HomePoliticsCorruptionGulaab Gang: A Portrayal of Female Vigilantism in India

Gulaab Gang: A Portrayal of Female Vigilantism in India

Gulaab Gang: The Movie

Gulaab Gang (Rose Gang), directed by Soumik Sen, is a 2014 movie that portrays a gang of women who have taken justice into their own hands. Madhuri Dixist stars as the head of the Gulaab Gang, Rajjo, whose life goal is to increase girl’s education. They wear pink saris and resort to violence when needed to get their way, including finally having their school built. Juhi Chawla stars in her first antagonist role, as Sumitra Devi, a female politician who has sold out to gain power.

Although the name and theme of the film bears striking similarity, to the real life organization, Gulaabi Gang, the director claims it is not directly a movie about their work. Days before release, the organization’s leader, Sampat Pal, moved the high court of Delhi to ban the movie. They blocked it for a while, but the movie ended up being allowed to play.

Juhi Chawla believes the movie is a great step for feminism in India, because it has two leading actresses rather than the usual duo of male and female. She told the Express Tribune:

“All the distributors and financiers said the same thing when Gulaab Gang was in its initial stages. ‘Where is Shahrukh [Khan]? Where is Aamir [Khan]? Where is the male hero? How can the film work?’ But the film does work, because the script is so powerful. Is mein dum hai (It has strength). That is what makes it unique, not the lack of a leading man.”

Gulaabi Gang: The Organization

Gulaabi Gang (Pink Gang), originally led by Sampat Pal, uses violence to stand up for women’s right. Like in the movie, the women only resort to the “lathis” (sticks) if reason doesn’t prevail. Chawla, responding to criticism that Madhuri’s portrayal shed negative light on the real Gulaabi Gang responds, “Madhuri’s Rajjo is such a righteous character. She stands for women empowerment and education. She tries dialogue first and only resorts to violence when she has no other choice. There is nothing negative about the character.”

Similarly, on the Gulaabi Gang’s website, they explain that, “The members of the gang would accost male offenders and prevail upon them to see reason. The more serious offenders were publicly shamed when they refused to listen or relent. Sometimes the women resorted to their lathis, if the men resorted to use of force.”

The organization fights against fathers, brothers, husbands, and in-laws that oppress women. They are increasingly fighting for all people who are oppressed. Their tactics go against the societal norms in place for women that encourage them to keep quiet and seek help of men, and this is largely responsible for their success.

They are located in the poorest state of India, Uttar Pradesh, and resist help from outside organizations because of the expectation of some form of return. The organization has stopped child marriages and stood up to police officers who won’t register reports on domestic violence. They work to stop female infanticide, dowries, and to empower women with education and self-defense. They use military positions to indicate rank, with Pal as Commander in Chief, adding to their threatening perception.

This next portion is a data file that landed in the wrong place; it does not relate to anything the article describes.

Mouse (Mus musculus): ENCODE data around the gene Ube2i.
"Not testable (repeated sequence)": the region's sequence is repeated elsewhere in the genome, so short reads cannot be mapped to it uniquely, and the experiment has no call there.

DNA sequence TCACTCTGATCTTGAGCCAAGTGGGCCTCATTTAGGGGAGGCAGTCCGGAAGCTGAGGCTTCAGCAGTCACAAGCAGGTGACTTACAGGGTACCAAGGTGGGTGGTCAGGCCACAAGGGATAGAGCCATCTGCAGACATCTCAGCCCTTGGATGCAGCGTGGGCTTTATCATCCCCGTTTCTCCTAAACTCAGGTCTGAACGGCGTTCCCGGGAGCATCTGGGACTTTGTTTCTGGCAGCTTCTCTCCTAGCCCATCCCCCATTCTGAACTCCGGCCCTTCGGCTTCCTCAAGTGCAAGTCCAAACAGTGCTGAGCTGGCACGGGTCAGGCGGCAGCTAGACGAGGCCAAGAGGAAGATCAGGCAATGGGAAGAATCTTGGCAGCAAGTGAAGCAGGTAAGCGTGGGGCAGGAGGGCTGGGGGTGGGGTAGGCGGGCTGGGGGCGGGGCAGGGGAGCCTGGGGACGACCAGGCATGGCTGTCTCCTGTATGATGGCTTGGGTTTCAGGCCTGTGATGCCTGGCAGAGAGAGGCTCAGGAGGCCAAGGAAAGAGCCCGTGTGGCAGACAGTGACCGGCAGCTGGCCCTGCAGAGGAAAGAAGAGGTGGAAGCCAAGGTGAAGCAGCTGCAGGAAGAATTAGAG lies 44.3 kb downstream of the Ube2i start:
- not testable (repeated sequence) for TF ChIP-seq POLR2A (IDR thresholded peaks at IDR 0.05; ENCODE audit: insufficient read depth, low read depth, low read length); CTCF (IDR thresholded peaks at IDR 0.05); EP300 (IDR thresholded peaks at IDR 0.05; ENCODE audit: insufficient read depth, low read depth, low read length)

Although some believe that their vigilantism has no room in a democratic country, these women are tired of putting up with the oppressive structures that are built to isolate women. In their eyes, they have already used all other methods available to them, and are using violence as a last resort. For them, the courts of law have already failed, and now they must set up courts of justice to achieve what must be achieved.

Gulaabi Gang isn’t alone in their method of female empowerment. The Red Brigade takes sexual violence victims and trains them to fight. They work primarily to combat sexual harassment in their region and fight aggressive battles. They too attempt to use reason first, and violence last, but do what is needed to meet to their ends.

Gulaab Gang and Rape

In one powerful scene, a lot is conveyed about the way rape is treated by politicians in India. Rajjo goes to Sumitra to ask for help after one of her gang members is raped, and Sumitra begins a conversation with her assistant about what the “current rate” was for rape. She offers Rajjo 50,000 rupees, as if money could make up for what had happened. Meanwhile, her gang is waiting to hear from her before castrating the man who raped the girl. Upon not hearing from Rajjo, they castrate and bring him to the location of the meeting, and in a powerful moment, Rajjo looks Sumitra in the eyes and asks, “Inam ka kya rate chal raha hein? (Translation: What is the current rate for bounties?)” This embodies the attitude that women face when they attempt to achieve justice the normal way, and explains how these female vigilantes justify their use of violence.

Pink Gangs and Female Politicians

A prominent motif in the film is that of a female politician who doesn’t stand up for women’s rights. This might seem like a cynic’s perspective of Indian politics, but sadly it is very much trueIndian women who gain political power are unlikely to support women’s rights measures, because conformity with the patriarchal system is easier. Just this past January, one female politician came out and participated in victim blaming of a rape victim.

The real life Gulaabi Gang is using their methods to fight for further female participation, and ideally they can get some of their members elected, unlike the Gulaab Gang, who was unable to get the political representation they sought.

[Image Attribute: Gulaab Gang Facebook Page]
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